The generally accepted criteria for patient selection would be the guidelines published by the Extracorporeal Life Support Organization (ELSO) [60, 61]. ECMO should be considered for patients with the risk of mortality of > 50%, and is indicated for patients with the risk of mortality of > 80%. The risk of mortality of > 50% can be estimated by a PaO2/FIO2 ratio of < 150 on FIO2 > 0.9, and/or Murray score of 2–3. The risk of mortality of > 80% can be estimated by a PaO2/FIO2 ratio of < 100 on FIO2 > 0.9, and/or Murray score of 3–4. Intolerable hypercapnia and severe air leak syndromes would also be good indication for V-V ECMO. Contraindications include mechanical ventilation at high settings (i.e., FIO2 > 0.9, plateau pressure of > 30 cm H2O) for > 7 days, older age (with no specific cut-off value), and severe complications (i.e., irreversible organ damage).
Indications of V-V ECMO for patients with COVID-19 are generally consistent with the guidelines published by ELSO . However, specific considerations for patient selection would be different, according to the presence or absence of pandemic situation. In a limited capacity, the resource-intensive support will be more preferential than the common recommendations . Increased age seemed associated with increased mortality. Therefore, age of > 65, obesity (body mass index of > 40), duration of mechanical ventilation of > 10 days, Clinical Frailty Scale category of ≥3, and severe complications (i.e., chronic heart, liver, renal, neurological dysfunctions) would be relative or absolute contraindications.
Initiation of ECMO
There are various forms of ECMO configuration (Fig. 5). One of the most important things to consider when starting ECMO is the cannula diameter. The use of a sufficiently large cannula minimizes blood cell destruction and limits the volume of blood transfusions. As the FACTT trial  has shown, the conservative fluid management strategy can improve lung function and shorten the duration of mechanical ventilation and ICU stay. The risk of inserting an additional drainage cannula at a later stage to further improve oxygenation should be minimized. Drainage cannulae are recommended to use a minimum of 23 Fr for adults. Return cannulae are recommended 19–23 Fr for adults.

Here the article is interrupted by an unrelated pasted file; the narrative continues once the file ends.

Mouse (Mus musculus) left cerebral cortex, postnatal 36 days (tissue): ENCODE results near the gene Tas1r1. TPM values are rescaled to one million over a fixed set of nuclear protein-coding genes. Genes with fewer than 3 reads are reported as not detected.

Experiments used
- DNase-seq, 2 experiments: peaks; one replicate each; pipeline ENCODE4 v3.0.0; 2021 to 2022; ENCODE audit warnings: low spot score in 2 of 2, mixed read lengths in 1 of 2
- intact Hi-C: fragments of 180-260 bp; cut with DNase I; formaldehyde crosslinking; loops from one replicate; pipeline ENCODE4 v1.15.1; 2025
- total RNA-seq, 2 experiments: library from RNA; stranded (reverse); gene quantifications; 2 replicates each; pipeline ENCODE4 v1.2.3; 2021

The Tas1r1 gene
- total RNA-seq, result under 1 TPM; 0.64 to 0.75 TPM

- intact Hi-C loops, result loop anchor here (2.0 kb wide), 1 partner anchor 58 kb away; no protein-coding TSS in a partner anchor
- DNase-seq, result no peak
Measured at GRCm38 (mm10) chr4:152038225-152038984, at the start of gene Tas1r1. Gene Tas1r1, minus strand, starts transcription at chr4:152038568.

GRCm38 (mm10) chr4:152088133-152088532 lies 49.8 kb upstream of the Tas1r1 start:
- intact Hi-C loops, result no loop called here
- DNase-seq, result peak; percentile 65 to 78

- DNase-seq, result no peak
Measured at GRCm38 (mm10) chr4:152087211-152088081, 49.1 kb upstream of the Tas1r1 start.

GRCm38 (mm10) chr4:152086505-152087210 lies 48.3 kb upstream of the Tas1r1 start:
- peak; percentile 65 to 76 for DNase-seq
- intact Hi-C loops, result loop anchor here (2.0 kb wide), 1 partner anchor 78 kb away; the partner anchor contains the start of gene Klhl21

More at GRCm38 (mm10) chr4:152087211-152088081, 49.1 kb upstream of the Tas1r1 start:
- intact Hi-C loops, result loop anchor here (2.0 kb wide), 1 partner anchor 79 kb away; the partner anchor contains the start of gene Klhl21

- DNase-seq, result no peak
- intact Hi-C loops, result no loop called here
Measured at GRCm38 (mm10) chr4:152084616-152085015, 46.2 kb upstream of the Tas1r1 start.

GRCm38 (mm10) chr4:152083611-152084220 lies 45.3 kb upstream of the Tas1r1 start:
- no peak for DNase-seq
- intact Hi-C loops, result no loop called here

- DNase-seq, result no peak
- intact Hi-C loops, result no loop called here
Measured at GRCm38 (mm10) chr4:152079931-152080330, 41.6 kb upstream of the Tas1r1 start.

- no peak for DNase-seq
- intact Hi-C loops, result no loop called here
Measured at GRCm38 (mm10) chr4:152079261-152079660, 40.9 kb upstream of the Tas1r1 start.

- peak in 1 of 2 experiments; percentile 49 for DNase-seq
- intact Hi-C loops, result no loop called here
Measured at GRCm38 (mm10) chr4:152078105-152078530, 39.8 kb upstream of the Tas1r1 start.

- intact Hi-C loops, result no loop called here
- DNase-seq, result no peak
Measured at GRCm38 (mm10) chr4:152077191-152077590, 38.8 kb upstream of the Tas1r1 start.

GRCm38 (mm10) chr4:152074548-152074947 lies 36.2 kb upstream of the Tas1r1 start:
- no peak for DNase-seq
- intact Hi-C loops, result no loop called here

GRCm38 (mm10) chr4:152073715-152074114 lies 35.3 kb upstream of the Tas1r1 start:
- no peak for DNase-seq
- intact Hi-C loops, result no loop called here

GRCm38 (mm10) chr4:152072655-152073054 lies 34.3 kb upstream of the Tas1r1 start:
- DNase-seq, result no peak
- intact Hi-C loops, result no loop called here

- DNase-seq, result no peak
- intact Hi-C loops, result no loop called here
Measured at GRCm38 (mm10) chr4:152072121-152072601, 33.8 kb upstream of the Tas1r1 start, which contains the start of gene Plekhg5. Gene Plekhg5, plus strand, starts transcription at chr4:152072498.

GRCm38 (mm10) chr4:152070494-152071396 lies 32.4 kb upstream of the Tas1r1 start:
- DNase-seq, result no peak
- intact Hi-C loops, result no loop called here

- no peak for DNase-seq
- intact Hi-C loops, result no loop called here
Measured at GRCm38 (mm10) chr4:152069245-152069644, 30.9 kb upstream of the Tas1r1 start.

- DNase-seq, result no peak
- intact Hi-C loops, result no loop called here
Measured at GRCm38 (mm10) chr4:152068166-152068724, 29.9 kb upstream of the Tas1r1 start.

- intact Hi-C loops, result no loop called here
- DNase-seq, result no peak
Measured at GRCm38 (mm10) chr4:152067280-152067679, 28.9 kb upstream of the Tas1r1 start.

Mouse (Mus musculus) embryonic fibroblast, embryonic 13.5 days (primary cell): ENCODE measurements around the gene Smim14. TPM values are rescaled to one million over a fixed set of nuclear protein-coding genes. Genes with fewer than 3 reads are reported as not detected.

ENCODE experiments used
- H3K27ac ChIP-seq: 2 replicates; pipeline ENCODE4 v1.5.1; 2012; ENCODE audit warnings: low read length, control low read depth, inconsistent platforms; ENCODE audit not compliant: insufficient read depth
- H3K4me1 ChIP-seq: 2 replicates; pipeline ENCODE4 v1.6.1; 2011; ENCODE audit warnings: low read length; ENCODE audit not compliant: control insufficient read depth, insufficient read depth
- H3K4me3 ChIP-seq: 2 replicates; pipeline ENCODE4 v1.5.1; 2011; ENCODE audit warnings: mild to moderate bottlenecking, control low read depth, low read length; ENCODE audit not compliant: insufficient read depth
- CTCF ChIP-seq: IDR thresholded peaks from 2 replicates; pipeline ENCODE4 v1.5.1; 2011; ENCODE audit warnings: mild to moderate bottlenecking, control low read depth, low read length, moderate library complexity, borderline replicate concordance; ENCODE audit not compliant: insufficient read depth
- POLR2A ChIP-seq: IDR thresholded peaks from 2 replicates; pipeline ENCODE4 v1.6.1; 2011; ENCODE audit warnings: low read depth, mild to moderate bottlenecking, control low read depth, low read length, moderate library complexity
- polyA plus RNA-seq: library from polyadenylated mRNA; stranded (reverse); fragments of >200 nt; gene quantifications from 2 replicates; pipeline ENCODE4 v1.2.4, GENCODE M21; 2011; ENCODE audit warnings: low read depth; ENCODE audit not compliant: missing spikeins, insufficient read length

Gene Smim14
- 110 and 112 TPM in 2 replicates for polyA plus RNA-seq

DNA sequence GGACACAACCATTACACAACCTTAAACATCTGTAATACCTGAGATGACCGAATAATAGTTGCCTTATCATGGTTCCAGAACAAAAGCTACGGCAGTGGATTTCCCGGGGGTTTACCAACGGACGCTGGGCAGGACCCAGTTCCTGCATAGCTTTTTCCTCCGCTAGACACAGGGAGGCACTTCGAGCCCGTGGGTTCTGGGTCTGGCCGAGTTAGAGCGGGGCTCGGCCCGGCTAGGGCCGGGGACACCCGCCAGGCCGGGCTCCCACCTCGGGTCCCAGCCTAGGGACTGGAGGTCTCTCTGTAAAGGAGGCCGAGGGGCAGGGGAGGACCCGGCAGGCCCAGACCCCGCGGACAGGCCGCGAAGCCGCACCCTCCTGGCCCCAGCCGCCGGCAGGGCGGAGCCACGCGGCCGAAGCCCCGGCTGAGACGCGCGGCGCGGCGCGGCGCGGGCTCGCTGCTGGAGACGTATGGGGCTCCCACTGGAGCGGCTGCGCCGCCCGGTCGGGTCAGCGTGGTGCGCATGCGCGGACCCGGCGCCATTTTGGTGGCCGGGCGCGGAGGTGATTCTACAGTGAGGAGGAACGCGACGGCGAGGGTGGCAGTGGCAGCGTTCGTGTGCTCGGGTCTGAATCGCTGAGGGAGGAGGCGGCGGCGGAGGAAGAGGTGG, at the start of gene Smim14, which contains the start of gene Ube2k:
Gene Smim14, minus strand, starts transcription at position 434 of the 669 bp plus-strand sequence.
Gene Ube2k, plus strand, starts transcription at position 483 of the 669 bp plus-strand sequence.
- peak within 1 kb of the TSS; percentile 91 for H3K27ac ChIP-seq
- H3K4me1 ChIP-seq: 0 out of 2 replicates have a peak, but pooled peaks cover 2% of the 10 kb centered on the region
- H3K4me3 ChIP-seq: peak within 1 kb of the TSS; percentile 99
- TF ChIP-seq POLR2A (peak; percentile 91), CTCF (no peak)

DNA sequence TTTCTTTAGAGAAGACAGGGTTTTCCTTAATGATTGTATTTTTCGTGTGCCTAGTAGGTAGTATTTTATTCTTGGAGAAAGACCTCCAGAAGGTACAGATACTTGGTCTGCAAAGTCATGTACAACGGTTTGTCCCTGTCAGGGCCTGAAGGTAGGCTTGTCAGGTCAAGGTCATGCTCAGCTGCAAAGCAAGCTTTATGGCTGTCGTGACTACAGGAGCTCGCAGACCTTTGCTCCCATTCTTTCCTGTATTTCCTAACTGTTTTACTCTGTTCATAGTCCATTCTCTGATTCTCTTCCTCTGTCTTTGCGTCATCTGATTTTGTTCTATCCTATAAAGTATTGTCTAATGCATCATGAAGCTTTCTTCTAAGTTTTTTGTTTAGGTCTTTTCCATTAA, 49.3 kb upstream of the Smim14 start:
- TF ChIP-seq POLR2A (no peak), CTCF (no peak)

The side holes of the cannula should be concentrated at the tip as much as possible. This is because the blood flow in the drainage cannula is larger at the proximal holes. This means that even if the tip of the drainage cannula is sufficiently located in the right atrium, the blood will be primarily drained from the superior or inferior vena cava through a drainage cannula with the side holes being widely distributed. Predominant drainage of blood from the superior or inferior vena cava can lead to inadequate blood flow.
In general, it is preferable to make no skin incision during cannulation. This is because even the smallest skin incision is at risk of inducing persistent bleeding and disrupting the systemic coagulation system due to the effects of heparin during ECMO management.